Simply, Rangers can't envision team without Beltre

Star third baseman means too much -- at bat, in field, in clubhouse

April 16th, 2016

In the end, the Texas Rangers could not imagine Adrian Beltre playing anywhere else. That's the bottom line. He has come to mean too much to the franchise and to the area. In that way, he's about as close to being the perfect player as anyone in baseball.

First things first. He's a great player, a future Hall of Famer, one of the five or six best third basemen ever, and that's the biggest reason the Rangers signed Beltre to a two-year extension worth around $36 million.

Because he's 37 years old, there's some risk in extending him through the 2018 season. Big deal. Every contract has some amount of risk. Besides, what's the alternative? To see him finish his career someplace else? Not after all he has contributed.

Let's begin with the obvious. In six seasons, including 2016, with the Rangers, Beltre's .873 OPS is 15th among all Major Leaguers. He's 12th in home runs (137) and seventh in RBIs (468).

To watch him play third base so elegantly, so efficiently, never rushing, never out of position, is to see a craftsman performing at the highest possible level.

Beyond that, there's something else about Beltre the Rangers love, the thing that may have closed the deal. Beltre is the heart and soul of the team, a quietly funny leader with a penchant for doing and saying exactly the right thing in good times and bad.

He mentors young players, sometimes as a friend, sometimes with tough love. He's an example for the veterans with his relentless work ethic and obsession with doing the right things.

Now about the Hall of Fame. That day is coming. We will look back and remember we were lucky to be able to watch him play just as fans of a different era said of Mike Schmidt, George Brett, etc.

In 19 seasons, he's a four-time All-Star, four-time Gold Glove winner and four-time Silver Slugger. He has finished in the Top 10 in MVP voting five times.

His 84.9 Wins Above Replacement by is 32nd all-time and right there in the neighborhood of baseball's best third basemen -- Brett (88.4), Wade Boggs (91.0) and Chipper Jones (85.0).

In a larger context, there are a string of Hall of Famers behind him on that list, including Ken Griffey Jr. (83.6), Joe DiMaggio (78.1) and Johnny Bench (75.0).

Look, these numbers are complicated and can be picked apart. No number can precisely put a player's entire career into context. But they offer an indication of how good Beltre has been.

According to Jay Jaffe's Hall of Fame projection system, Beltre ranks behind only Schmidt, Eddie Mathews, Boggs and Brett on the all-time third-base list.

Because Beltre is still playing at a high level, he could cross a bunch of significant thresholds by the time he's done, including 3,000 hits and 500 home runs. He's sitting at 2,780 and 415.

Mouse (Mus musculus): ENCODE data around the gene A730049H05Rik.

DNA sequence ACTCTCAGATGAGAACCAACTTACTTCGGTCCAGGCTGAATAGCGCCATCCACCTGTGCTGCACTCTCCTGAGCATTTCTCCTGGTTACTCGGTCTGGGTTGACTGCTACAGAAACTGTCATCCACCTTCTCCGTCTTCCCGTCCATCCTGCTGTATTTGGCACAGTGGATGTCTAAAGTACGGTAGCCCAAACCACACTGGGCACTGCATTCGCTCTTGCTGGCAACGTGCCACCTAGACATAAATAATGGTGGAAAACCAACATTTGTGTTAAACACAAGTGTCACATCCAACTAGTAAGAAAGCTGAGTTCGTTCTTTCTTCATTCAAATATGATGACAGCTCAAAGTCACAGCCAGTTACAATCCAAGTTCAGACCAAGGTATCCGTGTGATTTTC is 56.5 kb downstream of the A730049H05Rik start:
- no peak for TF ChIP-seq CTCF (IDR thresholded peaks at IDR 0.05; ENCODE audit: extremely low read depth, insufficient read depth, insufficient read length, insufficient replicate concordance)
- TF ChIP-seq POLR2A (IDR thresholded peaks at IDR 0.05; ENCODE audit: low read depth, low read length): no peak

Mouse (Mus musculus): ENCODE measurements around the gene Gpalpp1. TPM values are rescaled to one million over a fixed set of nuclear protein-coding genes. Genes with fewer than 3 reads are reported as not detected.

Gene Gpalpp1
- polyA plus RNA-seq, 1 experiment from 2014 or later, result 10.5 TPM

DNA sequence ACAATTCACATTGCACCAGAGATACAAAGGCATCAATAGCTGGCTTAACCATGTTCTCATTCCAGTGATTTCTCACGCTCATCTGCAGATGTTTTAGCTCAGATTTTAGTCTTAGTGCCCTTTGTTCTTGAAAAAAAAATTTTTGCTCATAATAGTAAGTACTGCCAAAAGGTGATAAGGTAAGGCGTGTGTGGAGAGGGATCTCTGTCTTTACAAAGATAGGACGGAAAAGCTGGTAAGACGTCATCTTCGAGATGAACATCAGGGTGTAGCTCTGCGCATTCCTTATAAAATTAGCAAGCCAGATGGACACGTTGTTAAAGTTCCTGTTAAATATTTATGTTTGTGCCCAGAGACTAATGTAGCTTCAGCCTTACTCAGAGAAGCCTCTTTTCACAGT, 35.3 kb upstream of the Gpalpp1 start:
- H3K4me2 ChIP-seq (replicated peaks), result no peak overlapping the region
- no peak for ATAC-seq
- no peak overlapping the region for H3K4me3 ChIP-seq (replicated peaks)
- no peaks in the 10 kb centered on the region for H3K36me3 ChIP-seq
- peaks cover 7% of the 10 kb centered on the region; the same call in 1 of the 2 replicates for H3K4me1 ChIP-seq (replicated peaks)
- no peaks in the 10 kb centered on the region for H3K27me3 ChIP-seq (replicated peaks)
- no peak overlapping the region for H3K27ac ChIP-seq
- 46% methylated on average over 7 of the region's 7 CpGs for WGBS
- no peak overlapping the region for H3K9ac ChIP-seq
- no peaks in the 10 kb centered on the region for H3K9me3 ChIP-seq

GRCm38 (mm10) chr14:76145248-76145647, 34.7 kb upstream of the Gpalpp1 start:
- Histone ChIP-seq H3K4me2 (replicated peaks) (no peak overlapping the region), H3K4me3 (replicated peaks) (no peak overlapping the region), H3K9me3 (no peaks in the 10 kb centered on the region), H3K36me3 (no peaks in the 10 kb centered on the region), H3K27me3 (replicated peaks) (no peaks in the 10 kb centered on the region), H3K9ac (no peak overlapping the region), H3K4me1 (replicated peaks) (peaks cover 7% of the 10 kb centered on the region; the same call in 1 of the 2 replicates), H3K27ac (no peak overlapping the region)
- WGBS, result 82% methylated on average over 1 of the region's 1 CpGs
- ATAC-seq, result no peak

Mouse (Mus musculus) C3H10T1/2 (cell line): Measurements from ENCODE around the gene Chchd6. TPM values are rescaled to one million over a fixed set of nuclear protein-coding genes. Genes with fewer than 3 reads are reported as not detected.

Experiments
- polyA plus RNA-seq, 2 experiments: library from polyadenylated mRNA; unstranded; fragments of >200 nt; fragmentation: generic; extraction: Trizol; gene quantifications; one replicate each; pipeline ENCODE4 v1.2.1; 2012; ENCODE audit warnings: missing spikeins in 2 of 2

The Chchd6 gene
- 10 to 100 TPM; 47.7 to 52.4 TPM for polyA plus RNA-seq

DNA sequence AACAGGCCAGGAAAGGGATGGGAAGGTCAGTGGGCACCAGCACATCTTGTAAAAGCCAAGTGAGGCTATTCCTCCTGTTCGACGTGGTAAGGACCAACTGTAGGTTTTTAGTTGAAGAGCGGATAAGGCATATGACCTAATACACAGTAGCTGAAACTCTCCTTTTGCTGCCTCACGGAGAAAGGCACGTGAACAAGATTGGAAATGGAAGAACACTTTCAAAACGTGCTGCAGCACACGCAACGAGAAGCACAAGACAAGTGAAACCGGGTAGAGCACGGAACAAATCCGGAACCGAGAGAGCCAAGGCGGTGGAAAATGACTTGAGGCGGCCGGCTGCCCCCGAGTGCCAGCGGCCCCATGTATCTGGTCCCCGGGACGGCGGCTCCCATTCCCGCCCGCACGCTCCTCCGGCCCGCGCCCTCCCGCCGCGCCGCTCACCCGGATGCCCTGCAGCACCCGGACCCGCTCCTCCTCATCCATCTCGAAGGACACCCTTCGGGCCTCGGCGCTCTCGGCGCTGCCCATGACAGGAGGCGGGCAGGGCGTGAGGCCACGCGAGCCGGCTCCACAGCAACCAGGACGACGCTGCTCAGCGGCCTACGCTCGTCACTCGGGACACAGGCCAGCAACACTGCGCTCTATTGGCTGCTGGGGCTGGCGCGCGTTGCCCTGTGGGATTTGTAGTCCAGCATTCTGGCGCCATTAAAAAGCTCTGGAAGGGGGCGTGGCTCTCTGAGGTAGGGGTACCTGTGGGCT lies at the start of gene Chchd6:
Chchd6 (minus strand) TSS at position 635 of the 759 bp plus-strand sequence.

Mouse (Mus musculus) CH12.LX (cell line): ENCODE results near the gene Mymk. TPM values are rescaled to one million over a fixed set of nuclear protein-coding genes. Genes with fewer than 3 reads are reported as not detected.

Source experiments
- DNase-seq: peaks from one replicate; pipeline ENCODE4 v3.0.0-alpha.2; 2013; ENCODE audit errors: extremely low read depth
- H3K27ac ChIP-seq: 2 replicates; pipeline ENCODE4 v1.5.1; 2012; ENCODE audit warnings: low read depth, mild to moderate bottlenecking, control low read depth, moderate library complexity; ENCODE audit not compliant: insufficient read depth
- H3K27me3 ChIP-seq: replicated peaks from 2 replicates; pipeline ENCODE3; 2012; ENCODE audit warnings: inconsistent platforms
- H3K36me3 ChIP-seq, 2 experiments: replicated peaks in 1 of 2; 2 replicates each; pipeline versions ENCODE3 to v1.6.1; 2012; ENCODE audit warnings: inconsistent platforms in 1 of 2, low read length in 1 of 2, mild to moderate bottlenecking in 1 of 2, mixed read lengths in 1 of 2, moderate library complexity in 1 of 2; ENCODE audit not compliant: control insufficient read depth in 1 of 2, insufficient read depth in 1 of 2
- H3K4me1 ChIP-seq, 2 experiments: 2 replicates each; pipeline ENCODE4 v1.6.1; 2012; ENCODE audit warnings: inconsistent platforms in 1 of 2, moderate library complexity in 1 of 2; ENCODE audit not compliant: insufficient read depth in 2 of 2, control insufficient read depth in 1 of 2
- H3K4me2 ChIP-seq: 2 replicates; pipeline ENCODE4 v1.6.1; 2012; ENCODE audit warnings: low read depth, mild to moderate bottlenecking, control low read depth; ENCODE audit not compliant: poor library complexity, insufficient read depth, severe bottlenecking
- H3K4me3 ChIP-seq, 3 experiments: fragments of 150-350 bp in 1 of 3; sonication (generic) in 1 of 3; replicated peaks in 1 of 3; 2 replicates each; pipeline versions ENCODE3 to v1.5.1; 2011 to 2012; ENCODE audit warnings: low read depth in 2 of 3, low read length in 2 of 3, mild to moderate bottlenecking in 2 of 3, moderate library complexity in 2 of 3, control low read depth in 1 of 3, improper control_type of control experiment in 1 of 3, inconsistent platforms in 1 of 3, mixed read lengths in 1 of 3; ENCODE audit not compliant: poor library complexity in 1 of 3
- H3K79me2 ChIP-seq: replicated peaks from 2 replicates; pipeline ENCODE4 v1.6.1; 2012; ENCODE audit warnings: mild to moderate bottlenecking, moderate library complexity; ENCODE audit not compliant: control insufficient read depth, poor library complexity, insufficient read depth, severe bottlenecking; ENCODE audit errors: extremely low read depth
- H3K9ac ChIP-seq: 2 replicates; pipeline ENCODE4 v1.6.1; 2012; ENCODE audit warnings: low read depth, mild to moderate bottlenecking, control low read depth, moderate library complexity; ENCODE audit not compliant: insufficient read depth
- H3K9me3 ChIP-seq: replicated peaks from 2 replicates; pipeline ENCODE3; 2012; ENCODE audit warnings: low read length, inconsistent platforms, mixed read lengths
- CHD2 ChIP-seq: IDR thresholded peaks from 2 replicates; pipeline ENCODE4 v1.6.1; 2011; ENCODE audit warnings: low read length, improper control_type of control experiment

He could also end up starting more games at third base than anyone ever. At the moment, he's at, 2,449 and is 341 behind Brooks Robinson's 2,790.

There have been ongoing questions in recent seasons about how long the Rangers would want Beltre. After all, he was quickly closing in on his 40th birthday, and one of the Rangers top prospects, Joey Gallo, is a third baseman.

That's a trigger Rangers general manager Jon Daniels has been unable to pull. It's not about whether Gallo is ready for the big leagues. The Rangers have been to the postseason three times in Beltre's first five seasons with them. Along the way, his stature as both a productive player and as a teammate and representative of the franchise has risen to a place only a few players ever reach.

To try to picture the Rangers without him was too large a leap and would create too big of a hole, both in terms of play at third base and leadership in the clubhouse.

Rangers manager Jeff Banister saw it firsthand in his first season with the club last season.

"I've never been around a better clubhouse," he said.

He ticked off a bunch of names, but the list almost always began with Beltre. In a season in which the Rangers rallied from eight games below .500 to sprint to the AL West championship, Beltre was in the middle of everything, hitting .344 in the final five weeks when Texas finally caught and passed the Houston Astros.

When he attempted to play despite crippling back spasms in a Division Series against the Blue Jays, his teammates' regard for him grew to yet another level. And when the Rangers added it all up, they decided he belonged in their uniform for the remainder of his career. As tough decisions go, this wasn't one.